This comparison shows that while average emissions can be useful for estimating the annual operational carbon emissions of a building, the marginal emissions data shows a more significant reduction in carbon emissions for the same time period. In addition, the marginal emissions results show the times of year and times of day when the building is effectively emitting more carbon than the average would indicate.
Above: Detailed breakdown of energy end uses in this example project. Note natural gas has not been removed from this building yet the marginal emissions factors still play a significant role in reducing the estimated carbon emissions.
In the above plot, we isolate one week in July in VistaPro to compare the difference between annual average and marginal hourly emissions for this example building using both average and marginal. The red areas indicate where the average emissions are higher and the blue areas indicate where the marginal emissions are higher.
Analyzing marginal emissions helps identify which strategies are likely to have a more significant impact on operational carbon because this highlights the times of day and year when the grid is cleanest and dirtiest. We can then focus on studying strategies and technologies which will focus on the dirtiest times of the year and address those first to have the largest impact on reducing operational carbon. For example, instead of using site PV to power the building during times when the grid is relatively green, we can instead use the clean grid during those times to power the building and use the site PV to charge a battery for use when the grid is dirtier in the evening.
Emissions data is changing rapidly as many utilities are updating their power generation sources to include more renewable energy sources. Using current carbon emission factors in evaluating design options and whole building lifecycle carbon analysis can significantly impact design decisions.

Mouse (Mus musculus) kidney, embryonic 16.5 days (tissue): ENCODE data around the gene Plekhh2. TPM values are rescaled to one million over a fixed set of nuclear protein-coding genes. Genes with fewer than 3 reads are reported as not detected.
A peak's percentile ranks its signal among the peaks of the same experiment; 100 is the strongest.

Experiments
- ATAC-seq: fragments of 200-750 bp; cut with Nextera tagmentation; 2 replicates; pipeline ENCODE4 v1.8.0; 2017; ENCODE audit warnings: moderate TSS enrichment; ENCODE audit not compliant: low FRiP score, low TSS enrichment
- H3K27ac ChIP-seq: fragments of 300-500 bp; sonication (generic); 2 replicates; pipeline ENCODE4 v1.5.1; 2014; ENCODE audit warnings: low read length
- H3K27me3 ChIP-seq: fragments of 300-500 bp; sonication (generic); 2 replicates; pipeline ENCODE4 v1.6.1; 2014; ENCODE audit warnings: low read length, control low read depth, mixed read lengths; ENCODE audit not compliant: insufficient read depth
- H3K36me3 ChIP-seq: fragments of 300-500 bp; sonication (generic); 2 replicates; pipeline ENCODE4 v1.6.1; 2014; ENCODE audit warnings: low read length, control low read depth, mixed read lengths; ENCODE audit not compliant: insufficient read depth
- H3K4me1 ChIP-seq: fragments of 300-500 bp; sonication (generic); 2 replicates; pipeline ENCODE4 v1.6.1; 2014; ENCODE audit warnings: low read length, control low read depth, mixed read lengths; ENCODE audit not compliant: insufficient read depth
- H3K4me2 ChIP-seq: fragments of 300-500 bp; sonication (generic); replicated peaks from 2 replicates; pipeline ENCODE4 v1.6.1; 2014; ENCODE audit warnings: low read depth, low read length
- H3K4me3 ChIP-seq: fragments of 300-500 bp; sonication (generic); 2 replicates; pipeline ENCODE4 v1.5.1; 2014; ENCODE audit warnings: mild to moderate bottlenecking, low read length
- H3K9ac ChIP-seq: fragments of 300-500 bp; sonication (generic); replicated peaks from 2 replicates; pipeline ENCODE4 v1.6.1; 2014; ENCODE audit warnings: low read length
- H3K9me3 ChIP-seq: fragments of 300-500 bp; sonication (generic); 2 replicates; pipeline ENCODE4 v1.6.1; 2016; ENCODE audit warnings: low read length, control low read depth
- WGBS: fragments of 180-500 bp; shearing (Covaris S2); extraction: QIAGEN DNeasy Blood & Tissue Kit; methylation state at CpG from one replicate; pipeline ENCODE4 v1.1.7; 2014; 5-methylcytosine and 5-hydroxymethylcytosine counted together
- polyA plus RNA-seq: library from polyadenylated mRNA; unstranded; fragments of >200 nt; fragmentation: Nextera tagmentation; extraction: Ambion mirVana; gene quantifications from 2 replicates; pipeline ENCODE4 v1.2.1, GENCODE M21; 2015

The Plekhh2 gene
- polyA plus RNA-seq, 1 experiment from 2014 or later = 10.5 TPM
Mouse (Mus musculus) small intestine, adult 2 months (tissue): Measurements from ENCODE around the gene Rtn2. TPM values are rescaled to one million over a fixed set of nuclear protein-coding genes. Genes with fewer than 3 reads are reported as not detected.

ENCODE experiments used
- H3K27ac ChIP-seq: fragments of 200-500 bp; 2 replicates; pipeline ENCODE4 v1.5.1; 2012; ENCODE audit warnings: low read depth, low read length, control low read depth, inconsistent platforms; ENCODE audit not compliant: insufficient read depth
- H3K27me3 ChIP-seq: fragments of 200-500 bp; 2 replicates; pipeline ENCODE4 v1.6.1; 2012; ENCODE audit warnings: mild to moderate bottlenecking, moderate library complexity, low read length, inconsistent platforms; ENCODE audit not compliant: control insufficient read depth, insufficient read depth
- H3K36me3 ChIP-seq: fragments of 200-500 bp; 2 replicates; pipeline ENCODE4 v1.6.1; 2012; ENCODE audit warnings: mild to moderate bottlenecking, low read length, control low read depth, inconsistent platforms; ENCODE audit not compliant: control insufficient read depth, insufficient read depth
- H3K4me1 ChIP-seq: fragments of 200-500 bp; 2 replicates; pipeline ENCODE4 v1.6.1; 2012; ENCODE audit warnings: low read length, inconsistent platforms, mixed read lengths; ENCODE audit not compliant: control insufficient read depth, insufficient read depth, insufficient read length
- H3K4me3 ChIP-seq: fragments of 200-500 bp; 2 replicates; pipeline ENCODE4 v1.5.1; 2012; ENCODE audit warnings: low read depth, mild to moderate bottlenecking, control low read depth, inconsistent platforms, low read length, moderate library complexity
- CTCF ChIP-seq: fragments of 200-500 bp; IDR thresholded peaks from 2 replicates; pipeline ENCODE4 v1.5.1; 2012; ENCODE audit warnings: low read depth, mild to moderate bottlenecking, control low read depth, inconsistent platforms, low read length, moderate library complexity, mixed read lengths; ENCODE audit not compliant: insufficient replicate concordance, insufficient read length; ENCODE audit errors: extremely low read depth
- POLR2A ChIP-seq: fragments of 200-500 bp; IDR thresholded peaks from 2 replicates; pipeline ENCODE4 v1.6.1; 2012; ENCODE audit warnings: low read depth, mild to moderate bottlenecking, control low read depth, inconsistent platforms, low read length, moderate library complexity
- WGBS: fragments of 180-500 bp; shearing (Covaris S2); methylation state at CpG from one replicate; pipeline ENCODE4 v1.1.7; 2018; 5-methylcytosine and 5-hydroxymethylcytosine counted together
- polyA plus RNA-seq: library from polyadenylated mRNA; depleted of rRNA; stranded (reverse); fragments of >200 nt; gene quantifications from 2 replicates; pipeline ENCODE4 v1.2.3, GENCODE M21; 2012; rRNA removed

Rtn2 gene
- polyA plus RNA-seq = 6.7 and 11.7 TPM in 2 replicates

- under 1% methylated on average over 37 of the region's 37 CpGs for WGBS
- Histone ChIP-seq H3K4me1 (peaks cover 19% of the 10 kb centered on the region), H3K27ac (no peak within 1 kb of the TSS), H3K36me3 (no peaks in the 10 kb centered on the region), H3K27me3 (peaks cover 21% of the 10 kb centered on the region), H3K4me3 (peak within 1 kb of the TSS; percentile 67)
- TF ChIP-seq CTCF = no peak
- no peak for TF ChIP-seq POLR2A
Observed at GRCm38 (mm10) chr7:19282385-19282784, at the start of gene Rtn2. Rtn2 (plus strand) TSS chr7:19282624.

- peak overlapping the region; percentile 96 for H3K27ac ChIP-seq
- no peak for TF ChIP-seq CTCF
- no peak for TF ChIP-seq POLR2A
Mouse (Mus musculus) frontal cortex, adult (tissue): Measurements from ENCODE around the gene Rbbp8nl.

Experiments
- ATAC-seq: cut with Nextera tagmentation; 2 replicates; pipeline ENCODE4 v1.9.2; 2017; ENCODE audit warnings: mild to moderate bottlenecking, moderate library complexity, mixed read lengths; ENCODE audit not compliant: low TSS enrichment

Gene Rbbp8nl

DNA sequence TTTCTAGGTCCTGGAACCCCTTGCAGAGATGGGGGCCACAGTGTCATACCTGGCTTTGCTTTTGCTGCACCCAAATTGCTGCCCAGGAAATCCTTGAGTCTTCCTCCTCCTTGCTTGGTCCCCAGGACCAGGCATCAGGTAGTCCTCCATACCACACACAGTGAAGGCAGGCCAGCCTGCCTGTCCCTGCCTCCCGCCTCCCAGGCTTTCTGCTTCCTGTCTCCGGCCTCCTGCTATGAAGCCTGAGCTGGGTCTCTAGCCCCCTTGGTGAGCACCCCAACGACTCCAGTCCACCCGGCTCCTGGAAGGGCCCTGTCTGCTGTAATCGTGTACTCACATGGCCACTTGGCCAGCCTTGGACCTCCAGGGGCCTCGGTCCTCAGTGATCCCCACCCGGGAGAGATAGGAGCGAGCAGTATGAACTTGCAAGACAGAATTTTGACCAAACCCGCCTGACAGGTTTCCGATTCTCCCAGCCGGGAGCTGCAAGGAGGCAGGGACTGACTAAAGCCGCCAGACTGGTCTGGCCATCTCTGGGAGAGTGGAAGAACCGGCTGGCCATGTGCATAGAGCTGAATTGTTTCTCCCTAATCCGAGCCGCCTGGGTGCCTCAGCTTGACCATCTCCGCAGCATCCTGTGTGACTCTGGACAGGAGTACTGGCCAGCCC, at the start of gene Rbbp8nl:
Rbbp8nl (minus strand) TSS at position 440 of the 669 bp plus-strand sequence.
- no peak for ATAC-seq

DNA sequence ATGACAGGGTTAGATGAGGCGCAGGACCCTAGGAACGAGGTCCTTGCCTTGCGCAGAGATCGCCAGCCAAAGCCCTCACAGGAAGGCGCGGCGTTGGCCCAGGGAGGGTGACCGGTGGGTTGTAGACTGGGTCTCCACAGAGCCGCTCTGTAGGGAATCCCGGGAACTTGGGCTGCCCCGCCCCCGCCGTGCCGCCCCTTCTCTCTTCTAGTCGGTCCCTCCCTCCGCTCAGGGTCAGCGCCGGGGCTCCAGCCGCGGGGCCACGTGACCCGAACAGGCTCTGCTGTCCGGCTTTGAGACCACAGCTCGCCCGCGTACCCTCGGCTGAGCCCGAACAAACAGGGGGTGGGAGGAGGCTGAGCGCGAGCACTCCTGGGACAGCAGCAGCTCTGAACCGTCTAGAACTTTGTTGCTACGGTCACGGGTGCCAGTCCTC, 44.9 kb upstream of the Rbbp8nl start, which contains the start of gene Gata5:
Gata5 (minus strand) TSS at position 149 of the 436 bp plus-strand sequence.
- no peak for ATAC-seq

Both average and marginal emissions are useful in building design. Average is generally used for looking at total lifecycle carbon. Marginal is generally used for assessing building energy conservation measures and identifying the best building design strategies to address the times of the year when the grid is dirtiest.
For a much deeper dive on average and marginal emissions, refer to the following resources:
Marginal emissions – what are they and how to use them
Is your goal real-world impact?
Combating Climate Change by Measuring Carbon Emissions Correctly
Some common of sources of grid emissions data:
NREL Cambium Viewer: https://scenarioviewer.nrel.gov/
ASHRAE Standard 189-2020 Addendum m. This Standard is updated regularly and should be consulted for each new project. The emissions rates listed in this Standard are sourced from the Energy Information Agency (EIA). The default annualized average emissions rates used in IESVE are based on this same data from EIA.